It is not just multi-platform gaming behemoths taking legal action against cheaters. Niantic has taken legal action against members of Global++ for supposedly providing “unauthorized derivative” editions of Ingress, Pokémon Go, and even the Harry Potter: Wizards Unite. The altered mobile applications not only breach intellectual property rights, Niantic claimed, but “weaken the gaming experience’s integrity” by assisting users cheat. This hurts user enthusiasm for the titles and hence can “interfere” with business of the firm.
Some of the Global++ associates are named, comprising Alen Hundur (the YouTube promoter) and Ryan Hunt (the reported leader). There are also 20 unidentified members who have not been verified so far.
Global++ had not answered directly the accusations, but it answered to the court case by taking down its Discord servers and website. It claimed that it was closing down “indefinitely” so as to admire its “lawful obligations.”
As with other court cases against cheaters, some features of Niantic’s court case can seem controversial. While Global++ obviously did not have approval to modify Niantic’s applications, some have doubted whether game studios are really losing income owing to cheaters. That is specifically true in games such as Pokémon Go, which are not aimed on stressed real-time contest. There’s little hesitation that cheaters can sour the experience, although, and the firm might feel that a court case can deter other possible cheat players.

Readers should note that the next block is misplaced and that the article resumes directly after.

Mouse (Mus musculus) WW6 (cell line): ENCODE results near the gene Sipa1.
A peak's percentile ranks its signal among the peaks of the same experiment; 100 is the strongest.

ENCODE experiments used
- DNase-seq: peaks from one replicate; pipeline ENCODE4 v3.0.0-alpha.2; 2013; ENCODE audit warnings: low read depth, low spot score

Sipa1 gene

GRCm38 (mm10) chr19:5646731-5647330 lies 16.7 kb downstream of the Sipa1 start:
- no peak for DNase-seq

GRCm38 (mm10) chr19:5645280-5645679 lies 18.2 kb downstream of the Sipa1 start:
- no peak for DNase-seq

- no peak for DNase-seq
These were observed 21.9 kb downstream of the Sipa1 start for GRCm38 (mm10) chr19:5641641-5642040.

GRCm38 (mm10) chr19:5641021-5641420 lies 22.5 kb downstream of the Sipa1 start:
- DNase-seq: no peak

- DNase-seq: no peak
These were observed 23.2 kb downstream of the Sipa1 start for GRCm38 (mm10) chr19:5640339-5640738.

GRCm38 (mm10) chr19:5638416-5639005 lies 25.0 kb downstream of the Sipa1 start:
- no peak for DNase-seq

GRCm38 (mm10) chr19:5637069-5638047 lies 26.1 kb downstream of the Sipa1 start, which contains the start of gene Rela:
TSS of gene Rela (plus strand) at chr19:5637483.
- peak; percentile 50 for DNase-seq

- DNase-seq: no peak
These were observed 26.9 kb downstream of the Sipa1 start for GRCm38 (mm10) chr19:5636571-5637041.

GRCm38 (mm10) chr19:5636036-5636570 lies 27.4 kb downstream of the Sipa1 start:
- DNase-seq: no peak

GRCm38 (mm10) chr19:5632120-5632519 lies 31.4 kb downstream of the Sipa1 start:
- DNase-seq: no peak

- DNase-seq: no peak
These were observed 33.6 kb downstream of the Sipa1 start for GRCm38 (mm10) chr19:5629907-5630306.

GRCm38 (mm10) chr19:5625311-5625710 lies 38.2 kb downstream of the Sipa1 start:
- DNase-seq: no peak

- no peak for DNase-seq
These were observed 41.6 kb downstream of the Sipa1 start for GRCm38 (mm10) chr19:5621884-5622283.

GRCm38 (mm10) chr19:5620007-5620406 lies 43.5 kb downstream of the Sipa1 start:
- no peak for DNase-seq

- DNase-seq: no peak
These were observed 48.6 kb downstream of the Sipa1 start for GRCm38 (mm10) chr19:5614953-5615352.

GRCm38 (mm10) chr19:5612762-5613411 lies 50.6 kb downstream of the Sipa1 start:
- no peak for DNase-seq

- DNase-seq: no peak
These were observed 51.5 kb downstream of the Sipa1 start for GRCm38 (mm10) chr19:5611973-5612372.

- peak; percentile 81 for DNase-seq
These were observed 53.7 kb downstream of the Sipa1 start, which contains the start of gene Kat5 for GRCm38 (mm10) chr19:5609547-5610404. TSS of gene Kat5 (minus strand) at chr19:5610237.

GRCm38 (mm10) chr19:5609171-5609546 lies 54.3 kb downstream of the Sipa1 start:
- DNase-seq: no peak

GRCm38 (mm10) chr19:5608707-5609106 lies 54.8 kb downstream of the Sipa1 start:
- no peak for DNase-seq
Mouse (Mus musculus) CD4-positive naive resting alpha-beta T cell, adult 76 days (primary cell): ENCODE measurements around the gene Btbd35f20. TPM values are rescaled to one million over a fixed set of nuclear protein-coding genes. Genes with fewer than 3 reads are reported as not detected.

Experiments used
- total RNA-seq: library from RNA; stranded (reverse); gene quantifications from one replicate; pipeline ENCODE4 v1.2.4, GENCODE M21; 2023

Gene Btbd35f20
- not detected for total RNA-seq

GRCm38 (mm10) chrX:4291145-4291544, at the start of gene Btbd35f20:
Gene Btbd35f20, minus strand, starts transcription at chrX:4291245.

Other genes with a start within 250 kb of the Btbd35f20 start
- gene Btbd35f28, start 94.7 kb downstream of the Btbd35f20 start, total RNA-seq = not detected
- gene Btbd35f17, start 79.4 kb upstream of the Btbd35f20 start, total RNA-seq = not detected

On a related note, Niantic is offering Harry Potter admirers in New Zealand and Australia the opportunity to be amongst the first to wave their AR wands and conquer rogue magical stuffs. The beta edition of Harry Potter: Wizards Unite is now live in those two nations on the Google Play and Apple App Store. Since it is just a trial run, the firm claims the available languages, features, game’s overall appearance, and design are not final.